Friday, February 15, 2013

Date: Friday, February 15, 2014- Denver to Colorado Springs
Time: 7:30 a.m. off Lincoln Exit
Wait time: About 3 hours total
Hitcher (s): Denver police officer and man in mid forties
Profession: Police officer and CDL licensed driver

The Rocky Mountains are coated with a thin layer of powdery snow and the wind sweeps a brisk chill through the hills. I wait again at Lincoln exit after getting off work in the a.m., take the light rail as far south as is becoming my weekend routine to get to Colorado Springs. People zip by me on the way to work, somebody mouths “I can’t stop.” This is a metaphor for everyone maybe. Everybody has somewhere they have to be, and they don’t have any time for human interaction outside what is required of them. I can’t help but see a reflection of our culture’s values as I wait in the cold for a ride. It’s all about deadlines, comfort, complacency, and fear. I’m trying to be optimistic here, but for the most part, most people seem oblivious to their surroundings and unwilling, un-wanting to step out of their comfort zones; with a Starbucks coffee in one hand, cell phone or steering wheel in the other. Their minds are on constant autopilot in the as the morning haze parts way for the bull-headed, self-serving Rat Race. That’s with a capital R, at this day and age. The cogs are well lubed and the majority of the world is trapped inside it. We can’t see the rust forming on the bearings inside this cheap machine.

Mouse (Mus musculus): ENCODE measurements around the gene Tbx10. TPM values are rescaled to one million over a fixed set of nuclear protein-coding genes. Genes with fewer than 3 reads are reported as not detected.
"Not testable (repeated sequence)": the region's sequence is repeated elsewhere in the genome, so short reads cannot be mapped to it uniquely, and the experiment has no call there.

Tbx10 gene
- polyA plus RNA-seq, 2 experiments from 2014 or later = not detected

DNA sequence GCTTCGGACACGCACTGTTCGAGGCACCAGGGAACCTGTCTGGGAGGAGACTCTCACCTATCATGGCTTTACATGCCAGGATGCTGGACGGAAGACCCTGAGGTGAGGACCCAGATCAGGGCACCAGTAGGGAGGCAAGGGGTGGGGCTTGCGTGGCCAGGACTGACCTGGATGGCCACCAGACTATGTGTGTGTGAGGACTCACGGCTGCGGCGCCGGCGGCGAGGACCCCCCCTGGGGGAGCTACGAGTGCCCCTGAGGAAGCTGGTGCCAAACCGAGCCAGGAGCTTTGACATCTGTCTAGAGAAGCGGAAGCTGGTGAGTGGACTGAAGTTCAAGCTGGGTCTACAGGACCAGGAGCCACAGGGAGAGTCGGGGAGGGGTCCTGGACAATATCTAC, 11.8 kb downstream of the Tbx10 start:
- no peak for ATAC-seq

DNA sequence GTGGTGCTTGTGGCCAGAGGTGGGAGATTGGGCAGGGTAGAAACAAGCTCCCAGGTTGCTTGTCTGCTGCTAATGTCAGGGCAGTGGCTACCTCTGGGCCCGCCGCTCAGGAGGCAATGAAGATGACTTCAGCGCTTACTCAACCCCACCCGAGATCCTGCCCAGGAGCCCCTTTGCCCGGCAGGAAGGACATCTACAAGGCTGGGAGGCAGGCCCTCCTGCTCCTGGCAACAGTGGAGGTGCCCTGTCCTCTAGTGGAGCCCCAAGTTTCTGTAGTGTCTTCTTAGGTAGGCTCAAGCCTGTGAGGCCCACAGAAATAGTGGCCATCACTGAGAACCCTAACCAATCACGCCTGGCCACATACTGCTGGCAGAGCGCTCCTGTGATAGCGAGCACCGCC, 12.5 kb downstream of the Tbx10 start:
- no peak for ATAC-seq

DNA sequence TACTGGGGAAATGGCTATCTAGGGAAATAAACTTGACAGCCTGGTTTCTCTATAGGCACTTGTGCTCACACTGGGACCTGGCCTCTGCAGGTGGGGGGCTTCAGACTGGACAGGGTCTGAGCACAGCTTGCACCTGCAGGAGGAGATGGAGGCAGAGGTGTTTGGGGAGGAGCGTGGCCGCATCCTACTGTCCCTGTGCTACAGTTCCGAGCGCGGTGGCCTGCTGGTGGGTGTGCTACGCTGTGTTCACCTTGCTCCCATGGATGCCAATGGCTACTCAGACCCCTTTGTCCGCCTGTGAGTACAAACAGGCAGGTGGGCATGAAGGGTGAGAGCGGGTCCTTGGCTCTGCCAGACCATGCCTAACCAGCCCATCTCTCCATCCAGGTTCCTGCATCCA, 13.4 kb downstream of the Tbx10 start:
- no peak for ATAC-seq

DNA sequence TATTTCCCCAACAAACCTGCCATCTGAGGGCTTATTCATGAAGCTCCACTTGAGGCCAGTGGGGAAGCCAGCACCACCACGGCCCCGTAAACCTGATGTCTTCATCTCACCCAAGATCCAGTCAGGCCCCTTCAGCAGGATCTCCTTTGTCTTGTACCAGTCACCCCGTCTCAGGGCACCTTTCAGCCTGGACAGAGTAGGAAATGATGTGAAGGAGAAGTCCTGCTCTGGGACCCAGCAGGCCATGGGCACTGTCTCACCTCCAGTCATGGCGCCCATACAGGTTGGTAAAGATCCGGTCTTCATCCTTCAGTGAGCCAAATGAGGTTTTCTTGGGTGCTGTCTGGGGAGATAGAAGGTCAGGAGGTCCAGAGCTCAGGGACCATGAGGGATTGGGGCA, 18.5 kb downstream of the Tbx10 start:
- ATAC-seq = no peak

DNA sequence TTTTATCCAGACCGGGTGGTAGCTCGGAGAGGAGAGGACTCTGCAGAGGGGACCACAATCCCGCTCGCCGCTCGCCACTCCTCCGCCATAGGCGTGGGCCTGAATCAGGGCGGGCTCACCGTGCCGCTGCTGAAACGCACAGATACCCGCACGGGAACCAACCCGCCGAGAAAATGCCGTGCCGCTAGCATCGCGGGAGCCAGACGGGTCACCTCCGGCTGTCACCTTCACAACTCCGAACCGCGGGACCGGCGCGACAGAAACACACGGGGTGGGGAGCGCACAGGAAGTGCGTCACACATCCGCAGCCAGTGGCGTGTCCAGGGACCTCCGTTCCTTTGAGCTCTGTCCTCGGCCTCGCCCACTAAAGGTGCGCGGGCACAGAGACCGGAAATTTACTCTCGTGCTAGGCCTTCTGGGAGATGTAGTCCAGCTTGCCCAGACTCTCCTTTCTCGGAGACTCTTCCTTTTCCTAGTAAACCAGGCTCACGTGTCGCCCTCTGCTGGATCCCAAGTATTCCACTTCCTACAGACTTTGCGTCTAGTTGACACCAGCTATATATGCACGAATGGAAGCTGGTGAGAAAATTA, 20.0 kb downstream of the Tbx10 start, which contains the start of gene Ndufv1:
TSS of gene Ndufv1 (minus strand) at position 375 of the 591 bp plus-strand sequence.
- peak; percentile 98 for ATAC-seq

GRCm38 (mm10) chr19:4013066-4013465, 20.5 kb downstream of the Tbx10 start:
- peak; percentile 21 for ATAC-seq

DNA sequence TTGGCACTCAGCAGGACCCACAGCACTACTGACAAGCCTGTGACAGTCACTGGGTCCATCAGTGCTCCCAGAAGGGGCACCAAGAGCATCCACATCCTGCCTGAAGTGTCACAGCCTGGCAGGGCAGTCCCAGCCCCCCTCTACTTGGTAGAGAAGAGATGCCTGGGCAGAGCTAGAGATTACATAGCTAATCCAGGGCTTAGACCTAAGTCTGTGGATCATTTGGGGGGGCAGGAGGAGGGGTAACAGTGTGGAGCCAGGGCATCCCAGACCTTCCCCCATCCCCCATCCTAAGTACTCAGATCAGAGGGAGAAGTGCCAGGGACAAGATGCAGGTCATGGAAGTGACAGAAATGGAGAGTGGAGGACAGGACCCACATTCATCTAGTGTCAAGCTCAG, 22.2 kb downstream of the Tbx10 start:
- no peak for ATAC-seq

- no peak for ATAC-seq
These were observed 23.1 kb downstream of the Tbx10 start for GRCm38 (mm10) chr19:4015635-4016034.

So I wait, 2 hours and counting, until the person I usually am least happy to see pull over does so; a Denver police cruiser. The guy is nice enough however, and I wave to him and we get off to a good start. The guy is just doing his job; I don’t blame him. He has to answer to the fearful public. The first thing the cop says is “sorry, there is no soliciting allowed.” I keep my mouth shut, but let’s take a look at what the true definition of solicitation is….

According to Wikipedia, the world solicitation means urgently asking. n criminal law, it most commonly refers to either the act of offering goods or services, or the act of attempting to purchase such goods or services. Legal status may be specific to the time and/or place where solicitation occurs.

I definately would not call my hitchhiking style urgent, as I’ve got a relaxed demeanor about myself. I’m not offering any goods or service; in fact, it’s just a genuine exchange between to human beings that could only better society in a small way.

So I silently call his bullshit to myself, but say nothing. He pats me down and asks if I am “carrying any weapons.” I laugh and tell him, “no man.” He does give me a ride to one of the Castle Rock exits, flooring it and reaching a speed of 90 mph. I read his computer and he has put my name in the computer as “soliciter.” I read that his cop friends are texting him on the computer and one tells him that he only picked me up because he “wanted an excuse to go to Sonic with the others.” He drops me off and tells me that this is the “best I could do.”